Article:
Primarily angiotensin converting enzyme inhibitors reduce the activity of the renin-angiotensin-aldosterone system.
The renin-angiotensin-aldosterone system (RAAS)
One mechanism for maintaining the blood pressure is the release of a protein called renin from cells in the kidney (specifically: the juxtaglomerular apparatus).
This produces another protein called angiotensin which signals the adrenal gland to produce a hormone called aldosterone.
This system is activated in response to a fall in blood pressure (hypotension) as well as markers of problems with the salt-water balance of the body, such as decreased sodium concentration in a part of the kidney known as the distal tubule, decreased blood volume and stimulation of the kidney by the sympathetic nervous system.
In such a situation, the kidneys release renin which acts as an enzyme and cuts off all but the first 10 amino-acid residues of angiotensinogen (a protein made in the liver, and which circulates in the blood). These 10 residues are then known as angiotensin I.
Angiotensin I is then converted to angiotensin II by angiotensin converting enzyme (ACE) which removes a further 2 residues and is found in the pulmonary circulation as well as in the endothelium of many blood vessels.
The system in general aims to increase blood pressure by increasing the amount of salt and water the body retains, although angiotensin is also very good at causing the blood vessels to tighten (a potent vasoconstrictor).
ACE inhibitors block the conversion of angiotensin I to angiotensin II. They therefore lower arteriolar resistance and increase venous capacity; increase cardiac output and cardiac index, stroke work and volume, lower renovascular resistance, and lead to increased natriuresis (excretion of sodium in the urine).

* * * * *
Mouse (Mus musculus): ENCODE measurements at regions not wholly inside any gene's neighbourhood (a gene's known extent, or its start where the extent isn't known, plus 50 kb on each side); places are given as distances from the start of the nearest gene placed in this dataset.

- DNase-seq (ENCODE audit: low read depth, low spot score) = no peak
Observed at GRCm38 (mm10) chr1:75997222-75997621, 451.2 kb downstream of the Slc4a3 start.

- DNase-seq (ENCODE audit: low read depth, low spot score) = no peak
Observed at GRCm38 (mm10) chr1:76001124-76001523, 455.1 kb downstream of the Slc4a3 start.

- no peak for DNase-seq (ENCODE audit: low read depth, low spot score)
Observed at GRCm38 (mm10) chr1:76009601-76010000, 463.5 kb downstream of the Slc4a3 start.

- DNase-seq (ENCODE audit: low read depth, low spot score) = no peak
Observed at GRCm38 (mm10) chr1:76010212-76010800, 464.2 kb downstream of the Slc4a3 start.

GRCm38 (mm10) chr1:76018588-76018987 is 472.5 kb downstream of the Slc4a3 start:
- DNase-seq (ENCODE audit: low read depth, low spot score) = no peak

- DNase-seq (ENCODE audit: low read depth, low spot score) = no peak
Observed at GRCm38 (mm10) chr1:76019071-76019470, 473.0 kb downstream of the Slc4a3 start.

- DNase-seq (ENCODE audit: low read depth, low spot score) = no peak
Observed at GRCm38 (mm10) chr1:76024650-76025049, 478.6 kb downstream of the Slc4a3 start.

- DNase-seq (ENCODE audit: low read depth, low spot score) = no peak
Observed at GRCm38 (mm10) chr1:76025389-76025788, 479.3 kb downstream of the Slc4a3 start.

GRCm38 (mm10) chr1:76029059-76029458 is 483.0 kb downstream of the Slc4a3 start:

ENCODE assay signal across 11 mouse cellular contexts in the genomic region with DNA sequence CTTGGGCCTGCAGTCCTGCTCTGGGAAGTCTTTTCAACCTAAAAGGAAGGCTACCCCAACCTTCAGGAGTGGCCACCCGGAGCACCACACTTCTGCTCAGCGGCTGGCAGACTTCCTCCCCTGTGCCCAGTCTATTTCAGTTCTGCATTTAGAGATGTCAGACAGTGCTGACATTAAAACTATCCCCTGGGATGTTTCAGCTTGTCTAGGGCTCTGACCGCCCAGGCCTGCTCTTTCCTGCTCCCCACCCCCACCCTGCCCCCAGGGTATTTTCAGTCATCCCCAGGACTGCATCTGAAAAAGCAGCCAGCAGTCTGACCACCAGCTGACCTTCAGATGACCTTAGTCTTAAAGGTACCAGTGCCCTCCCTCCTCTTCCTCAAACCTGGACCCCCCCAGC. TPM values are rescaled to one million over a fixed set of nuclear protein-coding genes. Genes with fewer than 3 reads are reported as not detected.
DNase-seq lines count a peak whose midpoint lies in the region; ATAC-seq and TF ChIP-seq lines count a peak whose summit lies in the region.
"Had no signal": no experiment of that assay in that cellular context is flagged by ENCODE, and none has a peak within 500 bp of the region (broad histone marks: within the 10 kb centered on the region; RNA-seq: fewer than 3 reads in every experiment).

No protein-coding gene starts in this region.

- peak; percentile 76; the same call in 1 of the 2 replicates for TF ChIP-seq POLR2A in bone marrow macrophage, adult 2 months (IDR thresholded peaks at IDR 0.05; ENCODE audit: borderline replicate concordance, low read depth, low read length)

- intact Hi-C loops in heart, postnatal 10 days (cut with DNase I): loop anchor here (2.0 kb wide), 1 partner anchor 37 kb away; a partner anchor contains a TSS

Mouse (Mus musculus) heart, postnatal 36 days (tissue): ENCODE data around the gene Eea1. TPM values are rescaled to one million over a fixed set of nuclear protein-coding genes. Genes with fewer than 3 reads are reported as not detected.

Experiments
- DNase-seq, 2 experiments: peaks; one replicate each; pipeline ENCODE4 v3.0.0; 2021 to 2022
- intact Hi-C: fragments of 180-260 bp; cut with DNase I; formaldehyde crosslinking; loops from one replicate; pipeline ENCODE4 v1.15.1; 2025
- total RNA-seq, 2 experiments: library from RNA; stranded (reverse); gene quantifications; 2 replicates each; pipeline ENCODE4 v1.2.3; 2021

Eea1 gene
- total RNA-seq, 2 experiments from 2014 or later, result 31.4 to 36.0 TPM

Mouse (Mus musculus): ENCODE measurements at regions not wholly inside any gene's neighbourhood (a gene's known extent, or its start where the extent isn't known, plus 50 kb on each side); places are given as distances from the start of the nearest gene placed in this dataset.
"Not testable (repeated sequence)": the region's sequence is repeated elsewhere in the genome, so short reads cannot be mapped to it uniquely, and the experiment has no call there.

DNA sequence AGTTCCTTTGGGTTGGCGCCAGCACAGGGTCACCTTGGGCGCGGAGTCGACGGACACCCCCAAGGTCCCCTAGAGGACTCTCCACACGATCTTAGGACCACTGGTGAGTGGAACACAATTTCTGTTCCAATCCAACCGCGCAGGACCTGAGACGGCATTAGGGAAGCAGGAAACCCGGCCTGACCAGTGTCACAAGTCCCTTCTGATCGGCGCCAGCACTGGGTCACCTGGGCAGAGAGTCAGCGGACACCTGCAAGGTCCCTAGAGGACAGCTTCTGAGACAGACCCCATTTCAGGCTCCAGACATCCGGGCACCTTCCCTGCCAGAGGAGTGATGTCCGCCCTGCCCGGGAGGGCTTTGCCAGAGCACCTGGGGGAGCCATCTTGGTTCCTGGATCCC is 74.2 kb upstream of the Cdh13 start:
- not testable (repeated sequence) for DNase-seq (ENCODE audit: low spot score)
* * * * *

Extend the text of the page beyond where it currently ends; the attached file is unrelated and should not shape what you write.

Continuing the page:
Normally, angiotensin II will have the following effects:
- vasoconstriction (narrowing of blood vessels), which may lead to increased blood pressure and hypertension
- – constriction of the efferent arterioles of the kidney, leading to increased perfusion pressure in the glomeruli.
- ventricular remodeling of the heart, which may lead to ventricular hypertrophy and CHF
- stimulation of the adrenal cortex to release aldosterone, a hormone that acts on kidney tubules to retain sodium and chloride ions and excrete potassium. Sodium is a "water-holding" molecule, so water is also retained, which leads to increased blood volume, hence an increase in blood pressure.
- stimulation of the posterior pituitary to release vasopressin (also known as anti-diuretic hormone (ADH)) which also acts on the kidneys to increase water retention.
- decrease renal protein kinase C
With ACE inhibitor use, the effects of angiotensin II are prevented, leading to decreased blood pressure.
Epidemiological and clinical studies have shown that ACE inhibitors reduce the progress of diabetic nephropathy independently from their blood pressure-lowering effect. This action of ACE inhibitors is utilised in the prevention of diabetic renal failure.
ACE inhibitors have been shown to be effective for indications other than hypertension even in patients with normal blood pressure.
The use of a maximum dose of ACE inhibitors in such patients (including for prevention of diabetic nephropathy, congestive heart failure, prophylaxis of cardiovascular events) is justified because it improves clinical outcomes, independent of the blood pressure lowering effect of ACE inhibitors.
Such therapy, of course, requires careful and gradual titration of the dose to prevent the effects of rapidly decreasing blood pressure (dizziness, fainting, etc.).
ACE inhibitors have also been shown to cause a central enhancement of parasympathetic activity in healthy volunteers and patients with heart failure. This action may reduce the prevalence of malignant cardiac arrhythmias, and the reduction in sudden death reported in large clinical trials.
The ACE inhibitor enalapril has also been shown to reduce cardiac cachexia in patients with chronic heart failure. Cachexia is a poor prognostic sign in patients with chronic heart failure.
ACE-inhibitors are now used to reverse frailty and muscle wasting in elderly patients without heart failure.
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